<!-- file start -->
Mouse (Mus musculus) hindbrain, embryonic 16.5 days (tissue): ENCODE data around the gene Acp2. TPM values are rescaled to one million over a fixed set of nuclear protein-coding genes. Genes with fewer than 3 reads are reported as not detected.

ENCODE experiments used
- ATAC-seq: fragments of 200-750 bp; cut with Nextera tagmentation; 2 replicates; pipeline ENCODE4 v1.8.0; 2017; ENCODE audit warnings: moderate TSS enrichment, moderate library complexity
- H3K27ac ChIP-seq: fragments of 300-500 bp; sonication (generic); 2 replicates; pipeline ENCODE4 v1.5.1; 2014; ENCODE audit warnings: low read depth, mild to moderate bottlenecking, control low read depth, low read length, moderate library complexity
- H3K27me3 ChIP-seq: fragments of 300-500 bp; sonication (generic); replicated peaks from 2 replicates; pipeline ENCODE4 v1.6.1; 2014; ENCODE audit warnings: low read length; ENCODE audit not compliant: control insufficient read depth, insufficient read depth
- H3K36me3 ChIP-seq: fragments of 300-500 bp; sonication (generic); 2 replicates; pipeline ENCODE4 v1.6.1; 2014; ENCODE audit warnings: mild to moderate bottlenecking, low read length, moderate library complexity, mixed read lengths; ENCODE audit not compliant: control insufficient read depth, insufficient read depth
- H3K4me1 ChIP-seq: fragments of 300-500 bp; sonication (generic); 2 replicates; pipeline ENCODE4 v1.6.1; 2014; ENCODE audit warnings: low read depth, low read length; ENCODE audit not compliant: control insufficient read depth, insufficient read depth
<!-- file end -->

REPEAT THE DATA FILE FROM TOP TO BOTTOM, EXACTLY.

Mouse (Mus musculus) hindbrain, embryonic 16.5 days (tissue): ENCODE data around the gene Acp2. TPM values are rescaled to one million over a fixed set of nuclear protein-coding genes. Genes with fewer than 3 reads are reported as not detected.

ENCODE experiments used
- ATAC-seq: fragments of 200-750 bp; cut with Nextera tagmentation; 2 replicates; pipeline ENCODE4 v1.8.0; 2017; ENCODE audit warnings: moderate TSS enrichment, moderate library complexity
- H3K27ac ChIP-seq: fragments of 300-500 bp; sonication (generic); 2 replicates; pipeline ENCODE4 v1.5.1; 2014; ENCODE audit warnings: low read depth, mild to moderate bottlenecking, control low read depth, low read length, moderate library complexity
- H3K27me3 ChIP-seq: fragments of 300-500 bp; sonication (generic); replicated peaks from 2 replicates; pipeline ENCODE4 v1.6.1; 2014; ENCODE audit warnings: low read length; ENCODE audit not compliant: control insufficient read depth, insufficient read depth
- H3K36me3 ChIP-seq: fragments of 300-500 bp; sonication (generic); 2 replicates; pipeline ENCODE4 v1.6.1; 2014; ENCODE audit warnings: mild to moderate bottlenecking, low read length, moderate library complexity, mixed read lengths; ENCODE audit not compliant: control insufficient read depth, insufficient read depth
- H3K4me1 ChIP-seq: fragments of 300-500 bp; sonication (generic); 2 replicates; pipeline ENCODE4 v1.6.1; 2014; ENCODE audit warnings: low read depth, low read length; ENCODE audit not compliant: control insufficient read depth, insufficient read depth